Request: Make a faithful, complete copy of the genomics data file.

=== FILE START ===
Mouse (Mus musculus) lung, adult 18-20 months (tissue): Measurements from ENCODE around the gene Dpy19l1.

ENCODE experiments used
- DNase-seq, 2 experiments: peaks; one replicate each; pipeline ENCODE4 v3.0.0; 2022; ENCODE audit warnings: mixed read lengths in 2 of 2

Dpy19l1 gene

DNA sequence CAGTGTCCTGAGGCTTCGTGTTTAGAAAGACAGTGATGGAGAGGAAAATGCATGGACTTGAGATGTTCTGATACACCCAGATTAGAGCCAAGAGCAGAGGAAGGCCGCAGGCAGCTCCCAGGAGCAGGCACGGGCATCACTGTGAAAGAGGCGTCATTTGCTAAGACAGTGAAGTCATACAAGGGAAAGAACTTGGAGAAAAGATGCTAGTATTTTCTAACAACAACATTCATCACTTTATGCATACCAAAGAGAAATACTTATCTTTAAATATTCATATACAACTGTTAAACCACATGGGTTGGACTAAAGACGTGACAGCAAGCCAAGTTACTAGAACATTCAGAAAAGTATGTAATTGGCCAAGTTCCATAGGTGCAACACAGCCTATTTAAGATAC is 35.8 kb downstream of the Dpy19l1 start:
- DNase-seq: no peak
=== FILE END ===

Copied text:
Mouse (Mus musculus) lung, adult 18-20 months (tissue): Measurements from ENCODE around the gene Dpy19l1.

ENCODE experiments used
- DNase-seq, 2 experiments: peaks; one replicate each; pipeline ENCODE4 v3.0.0; 2022; ENCODE audit warnings: mixed read lengths in 2 of 2

Dpy19l1 gene

DNA sequence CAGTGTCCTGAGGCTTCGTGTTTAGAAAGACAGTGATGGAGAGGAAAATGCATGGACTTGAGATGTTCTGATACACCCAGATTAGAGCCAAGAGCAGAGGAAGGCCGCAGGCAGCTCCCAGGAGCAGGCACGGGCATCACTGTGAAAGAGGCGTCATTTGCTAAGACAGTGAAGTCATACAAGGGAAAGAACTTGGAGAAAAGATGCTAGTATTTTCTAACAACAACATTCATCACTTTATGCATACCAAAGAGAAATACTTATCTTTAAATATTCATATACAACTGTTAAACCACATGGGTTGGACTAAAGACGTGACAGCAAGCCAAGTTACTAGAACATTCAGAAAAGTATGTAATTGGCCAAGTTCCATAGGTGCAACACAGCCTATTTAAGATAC is 35.8 kb downstream of the Dpy19l1 start:
- DNase-seq: no peak